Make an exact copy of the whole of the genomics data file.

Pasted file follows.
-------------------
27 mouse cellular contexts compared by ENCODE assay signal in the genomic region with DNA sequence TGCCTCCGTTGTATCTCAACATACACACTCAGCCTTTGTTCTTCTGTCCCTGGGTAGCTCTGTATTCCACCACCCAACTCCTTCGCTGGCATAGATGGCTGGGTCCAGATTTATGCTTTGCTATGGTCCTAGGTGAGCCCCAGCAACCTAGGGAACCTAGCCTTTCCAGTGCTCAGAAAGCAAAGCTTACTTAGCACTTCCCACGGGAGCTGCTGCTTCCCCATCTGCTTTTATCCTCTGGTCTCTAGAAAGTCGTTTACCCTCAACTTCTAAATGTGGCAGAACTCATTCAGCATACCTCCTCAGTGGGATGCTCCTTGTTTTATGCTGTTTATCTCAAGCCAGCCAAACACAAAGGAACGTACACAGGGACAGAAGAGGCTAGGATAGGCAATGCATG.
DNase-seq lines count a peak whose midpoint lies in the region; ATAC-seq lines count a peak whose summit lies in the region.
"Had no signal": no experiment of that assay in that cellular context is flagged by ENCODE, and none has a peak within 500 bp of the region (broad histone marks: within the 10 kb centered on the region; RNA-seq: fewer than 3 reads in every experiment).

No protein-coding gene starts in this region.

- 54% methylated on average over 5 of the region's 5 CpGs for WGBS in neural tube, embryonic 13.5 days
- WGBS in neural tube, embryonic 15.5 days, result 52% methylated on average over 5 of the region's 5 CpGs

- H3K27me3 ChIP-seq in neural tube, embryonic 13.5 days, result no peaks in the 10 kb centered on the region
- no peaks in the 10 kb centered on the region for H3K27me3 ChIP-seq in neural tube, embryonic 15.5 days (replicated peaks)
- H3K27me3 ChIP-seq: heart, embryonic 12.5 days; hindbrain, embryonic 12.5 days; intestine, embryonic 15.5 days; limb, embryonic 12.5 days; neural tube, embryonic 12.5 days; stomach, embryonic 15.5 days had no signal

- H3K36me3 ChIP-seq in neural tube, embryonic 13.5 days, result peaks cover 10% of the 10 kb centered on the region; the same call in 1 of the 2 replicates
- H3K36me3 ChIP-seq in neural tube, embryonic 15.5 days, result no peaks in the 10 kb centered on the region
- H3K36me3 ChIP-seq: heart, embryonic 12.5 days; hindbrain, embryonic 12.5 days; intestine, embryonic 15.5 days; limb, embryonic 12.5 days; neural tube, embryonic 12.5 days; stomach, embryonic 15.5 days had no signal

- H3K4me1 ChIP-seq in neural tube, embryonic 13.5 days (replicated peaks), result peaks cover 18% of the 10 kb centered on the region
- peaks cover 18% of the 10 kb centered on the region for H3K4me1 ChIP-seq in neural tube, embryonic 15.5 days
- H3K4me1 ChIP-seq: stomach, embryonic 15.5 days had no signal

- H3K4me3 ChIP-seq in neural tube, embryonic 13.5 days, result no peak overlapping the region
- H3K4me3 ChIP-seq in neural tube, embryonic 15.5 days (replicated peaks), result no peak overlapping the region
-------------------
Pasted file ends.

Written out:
27 mouse cellular contexts compared by ENCODE assay signal in the genomic region with DNA sequence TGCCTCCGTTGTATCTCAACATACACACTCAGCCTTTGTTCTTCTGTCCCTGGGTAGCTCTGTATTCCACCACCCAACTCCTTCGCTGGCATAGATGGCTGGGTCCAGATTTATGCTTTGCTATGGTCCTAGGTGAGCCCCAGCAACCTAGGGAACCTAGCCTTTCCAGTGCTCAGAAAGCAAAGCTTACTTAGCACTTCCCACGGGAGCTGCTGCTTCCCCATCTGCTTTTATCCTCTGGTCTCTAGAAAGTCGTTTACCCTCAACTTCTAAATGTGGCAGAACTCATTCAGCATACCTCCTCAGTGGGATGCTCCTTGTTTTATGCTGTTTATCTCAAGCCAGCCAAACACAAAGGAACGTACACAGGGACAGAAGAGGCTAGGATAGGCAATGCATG.
DNase-seq lines count a peak whose midpoint lies in the region; ATAC-seq lines count a peak whose summit lies in the region.
"Had no signal": no experiment of that assay in that cellular context is flagged by ENCODE, and none has a peak within 500 bp of the region (broad histone marks: within the 10 kb centered on the region; RNA-seq: fewer than 3 reads in every experiment).

No protein-coding gene starts in this region.

- 54% methylated on average over 5 of the region's 5 CpGs for WGBS in neural tube, embryonic 13.5 days
- WGBS in neural tube, embryonic 15.5 days, result 52% methylated on average over 5 of the region's 5 CpGs

- H3K27me3 ChIP-seq in neural tube, embryonic 13.5 days, result no peaks in the 10 kb centered on the region
- no peaks in the 10 kb centered on the region for H3K27me3 ChIP-seq in neural tube, embryonic 15.5 days (replicated peaks)
- H3K27me3 ChIP-seq: heart, embryonic 12.5 days; hindbrain, embryonic 12.5 days; intestine, embryonic 15.5 days; limb, embryonic 12.5 days; neural tube, embryonic 12.5 days; stomach, embryonic 15.5 days had no signal

- H3K36me3 ChIP-seq in neural tube, embryonic 13.5 days, result peaks cover 10% of the 10 kb centered on the region; the same call in 1 of the 2 replicates
- H3K36me3 ChIP-seq in neural tube, embryonic 15.5 days, result no peaks in the 10 kb centered on the region
- H3K36me3 ChIP-seq: heart, embryonic 12.5 days; hindbrain, embryonic 12.5 days; intestine, embryonic 15.5 days; limb, embryonic 12.5 days; neural tube, embryonic 12.5 days; stomach, embryonic 15.5 days had no signal

- H3K4me1 ChIP-seq in neural tube, embryonic 13.5 days (replicated peaks), result peaks cover 18% of the 10 kb centered on the region
- peaks cover 18% of the 10 kb centered on the region for H3K4me1 ChIP-seq in neural tube, embryonic 15.5 days
- H3K4me1 ChIP-seq: stomach, embryonic 15.5 days had no signal

- H3K4me3 ChIP-seq in neural tube, embryonic 13.5 days, result no peak overlapping the region
- H3K4me3 ChIP-seq in neural tube, embryonic 15.5 days (replicated peaks), result no peak overlapping the region